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Raman spectroscopy enables the rapid detection and identification of micro-organisms in a variety of settings, including hospital, pharmaceutical, clinical and research.

Rapid micro-organism identification

Quick and easy identification improves efficiency, safety and response times.

Renishaw Raman systems have the performance and sensitivity to identify and differentiate microbe genus, species and even strains, rapidly and accurately. This can be done in environments such as:

  • clinical settings*
  • food industry
  • cosmetic industry
  • biofuel production

When undertaking research, you can even analyse single bacterial cells, removing the need for time-consuming bacterial culturing (which can take days).

*The system is not currently CE Marked according to the IVD Directive.

Quick analysis

Speed is of the essence when identifying microorganisms.

Diagnoses - Rapid analysis is vital when you need fast diagnoses to guide you in the correct choice of antibiotics; particularly for severe cases such as sepsis.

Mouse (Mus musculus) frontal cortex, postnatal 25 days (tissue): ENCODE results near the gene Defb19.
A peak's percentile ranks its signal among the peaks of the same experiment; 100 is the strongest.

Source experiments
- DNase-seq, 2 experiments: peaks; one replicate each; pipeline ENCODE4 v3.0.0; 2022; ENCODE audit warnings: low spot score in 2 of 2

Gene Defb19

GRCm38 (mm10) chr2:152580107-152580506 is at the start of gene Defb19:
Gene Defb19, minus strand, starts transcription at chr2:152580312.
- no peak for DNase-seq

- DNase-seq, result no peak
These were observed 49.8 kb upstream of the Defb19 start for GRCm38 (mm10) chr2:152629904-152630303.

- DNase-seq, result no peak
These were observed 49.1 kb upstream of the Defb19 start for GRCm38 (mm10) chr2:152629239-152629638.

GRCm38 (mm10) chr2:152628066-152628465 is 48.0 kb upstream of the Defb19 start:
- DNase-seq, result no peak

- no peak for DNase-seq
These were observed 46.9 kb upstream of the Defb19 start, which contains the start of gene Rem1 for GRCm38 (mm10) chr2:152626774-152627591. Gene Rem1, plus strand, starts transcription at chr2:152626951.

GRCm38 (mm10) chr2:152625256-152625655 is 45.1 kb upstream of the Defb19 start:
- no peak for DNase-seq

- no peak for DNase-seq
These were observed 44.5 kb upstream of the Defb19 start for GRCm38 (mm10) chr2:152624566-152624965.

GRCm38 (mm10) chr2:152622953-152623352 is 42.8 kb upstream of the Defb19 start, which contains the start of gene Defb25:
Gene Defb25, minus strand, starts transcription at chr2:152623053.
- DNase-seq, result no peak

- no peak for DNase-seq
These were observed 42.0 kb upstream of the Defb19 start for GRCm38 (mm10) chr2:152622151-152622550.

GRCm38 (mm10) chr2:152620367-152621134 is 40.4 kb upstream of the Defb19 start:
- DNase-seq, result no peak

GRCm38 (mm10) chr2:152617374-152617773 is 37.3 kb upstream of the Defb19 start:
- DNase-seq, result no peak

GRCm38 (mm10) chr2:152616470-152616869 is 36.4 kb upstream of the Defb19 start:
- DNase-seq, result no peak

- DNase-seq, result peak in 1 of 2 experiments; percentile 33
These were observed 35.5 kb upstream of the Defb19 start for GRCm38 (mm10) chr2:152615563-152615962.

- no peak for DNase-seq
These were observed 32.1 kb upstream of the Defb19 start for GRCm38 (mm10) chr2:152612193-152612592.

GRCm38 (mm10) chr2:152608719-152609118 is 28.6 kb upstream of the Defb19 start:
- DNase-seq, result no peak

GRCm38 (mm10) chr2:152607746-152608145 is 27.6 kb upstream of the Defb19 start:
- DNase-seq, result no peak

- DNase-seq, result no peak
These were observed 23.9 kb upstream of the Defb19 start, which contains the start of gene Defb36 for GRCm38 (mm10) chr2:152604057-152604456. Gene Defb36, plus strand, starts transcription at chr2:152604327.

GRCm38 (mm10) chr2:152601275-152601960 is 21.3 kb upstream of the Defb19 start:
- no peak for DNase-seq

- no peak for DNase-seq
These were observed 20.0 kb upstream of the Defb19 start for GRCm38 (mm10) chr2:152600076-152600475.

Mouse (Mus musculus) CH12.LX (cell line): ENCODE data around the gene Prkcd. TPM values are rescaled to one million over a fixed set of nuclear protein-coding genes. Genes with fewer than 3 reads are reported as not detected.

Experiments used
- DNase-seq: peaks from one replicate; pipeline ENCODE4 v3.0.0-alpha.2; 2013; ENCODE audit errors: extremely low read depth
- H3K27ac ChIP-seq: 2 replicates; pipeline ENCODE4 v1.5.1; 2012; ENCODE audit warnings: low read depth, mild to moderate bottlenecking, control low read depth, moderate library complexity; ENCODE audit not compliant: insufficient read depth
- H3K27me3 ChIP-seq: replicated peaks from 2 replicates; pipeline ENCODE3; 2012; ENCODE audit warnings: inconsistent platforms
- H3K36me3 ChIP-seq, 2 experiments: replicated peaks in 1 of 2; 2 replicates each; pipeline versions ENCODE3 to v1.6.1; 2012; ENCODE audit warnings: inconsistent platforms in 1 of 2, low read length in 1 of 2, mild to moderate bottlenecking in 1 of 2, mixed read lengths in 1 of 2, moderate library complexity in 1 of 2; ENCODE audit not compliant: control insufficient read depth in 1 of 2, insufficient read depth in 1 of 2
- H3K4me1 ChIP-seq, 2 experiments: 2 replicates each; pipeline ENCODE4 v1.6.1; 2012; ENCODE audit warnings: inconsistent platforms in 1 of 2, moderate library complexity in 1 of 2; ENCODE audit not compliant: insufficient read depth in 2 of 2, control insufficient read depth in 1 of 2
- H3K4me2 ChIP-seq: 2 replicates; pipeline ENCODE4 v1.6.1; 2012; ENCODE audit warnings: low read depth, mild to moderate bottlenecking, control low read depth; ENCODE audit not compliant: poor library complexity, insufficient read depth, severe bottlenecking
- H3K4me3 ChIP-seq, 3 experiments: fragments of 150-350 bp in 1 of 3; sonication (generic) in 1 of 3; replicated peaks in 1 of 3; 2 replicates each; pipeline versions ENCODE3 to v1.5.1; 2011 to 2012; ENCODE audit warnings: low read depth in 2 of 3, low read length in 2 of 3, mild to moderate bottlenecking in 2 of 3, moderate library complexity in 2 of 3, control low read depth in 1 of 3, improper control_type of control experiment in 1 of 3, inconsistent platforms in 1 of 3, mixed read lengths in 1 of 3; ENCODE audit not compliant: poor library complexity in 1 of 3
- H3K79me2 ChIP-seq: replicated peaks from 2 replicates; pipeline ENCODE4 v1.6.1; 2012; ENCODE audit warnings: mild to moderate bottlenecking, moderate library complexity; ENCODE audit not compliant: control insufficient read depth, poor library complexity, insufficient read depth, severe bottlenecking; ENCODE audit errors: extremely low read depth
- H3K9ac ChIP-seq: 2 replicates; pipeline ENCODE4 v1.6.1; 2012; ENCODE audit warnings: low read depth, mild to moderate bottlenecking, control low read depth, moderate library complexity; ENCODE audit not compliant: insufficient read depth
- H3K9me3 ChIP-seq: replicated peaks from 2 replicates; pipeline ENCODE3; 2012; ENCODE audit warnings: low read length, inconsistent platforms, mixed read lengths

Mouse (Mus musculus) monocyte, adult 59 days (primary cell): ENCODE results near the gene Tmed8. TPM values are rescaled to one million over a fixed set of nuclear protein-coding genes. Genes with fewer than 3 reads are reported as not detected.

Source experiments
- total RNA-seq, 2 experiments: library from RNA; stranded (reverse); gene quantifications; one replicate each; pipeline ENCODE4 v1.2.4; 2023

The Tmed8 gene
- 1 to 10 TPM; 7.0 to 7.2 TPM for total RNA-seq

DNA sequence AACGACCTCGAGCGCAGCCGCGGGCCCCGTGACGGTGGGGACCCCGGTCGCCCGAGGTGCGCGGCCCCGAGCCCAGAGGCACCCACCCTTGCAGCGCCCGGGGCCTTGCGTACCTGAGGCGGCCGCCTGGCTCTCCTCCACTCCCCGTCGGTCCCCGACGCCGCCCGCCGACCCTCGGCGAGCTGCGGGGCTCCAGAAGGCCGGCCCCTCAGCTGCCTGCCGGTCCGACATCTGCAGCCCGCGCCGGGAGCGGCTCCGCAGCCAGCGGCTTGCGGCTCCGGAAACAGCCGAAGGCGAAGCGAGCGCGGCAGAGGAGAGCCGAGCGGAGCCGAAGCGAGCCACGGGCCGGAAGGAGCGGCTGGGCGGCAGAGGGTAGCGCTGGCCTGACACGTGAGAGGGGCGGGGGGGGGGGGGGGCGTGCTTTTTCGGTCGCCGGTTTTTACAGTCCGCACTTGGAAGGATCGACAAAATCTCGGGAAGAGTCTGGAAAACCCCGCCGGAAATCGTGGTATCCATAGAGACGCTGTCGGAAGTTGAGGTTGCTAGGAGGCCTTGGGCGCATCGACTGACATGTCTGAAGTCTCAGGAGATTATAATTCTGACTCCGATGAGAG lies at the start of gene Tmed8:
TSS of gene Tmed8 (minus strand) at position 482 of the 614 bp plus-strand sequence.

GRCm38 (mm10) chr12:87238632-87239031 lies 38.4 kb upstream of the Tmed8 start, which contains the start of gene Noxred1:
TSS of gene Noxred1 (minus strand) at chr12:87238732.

Fermentation equipment - Preventing and treating bacterial contamination quickly during the fermentation process gives you measurable cost savings.

Dairy production - Bacteriophage contamination is a serious threat in dairy production. You can use a Renishaw Raman system to identify lactic acid bacteria strains and optimise production.

Food and cosmetics - The identification of harmful bacteria is also crucial for producing safe food products and safe cosmetics with long shelf lives.

High spatial resolution

You can also study secondary metabolites and mineral deposits in bacteria and fungi in situ thanks to the high spatial resolution of Renishaw's inVia confocal Raman microscope.

Save time – avoid labelling

Raman spectroscopy does not rely on labelling. You can therefore study multiple molecular species using the same sample. This removes the need for multiple samples with different labelling techniques and leads to significant time savings.

Find out more

You may be interested in these papers:

Pilat (2012) J Appl Phycol doi 10.1007/s10811-011-9754-4
Ashton et al (2011) Fut Microbiol 6(9): 991-997

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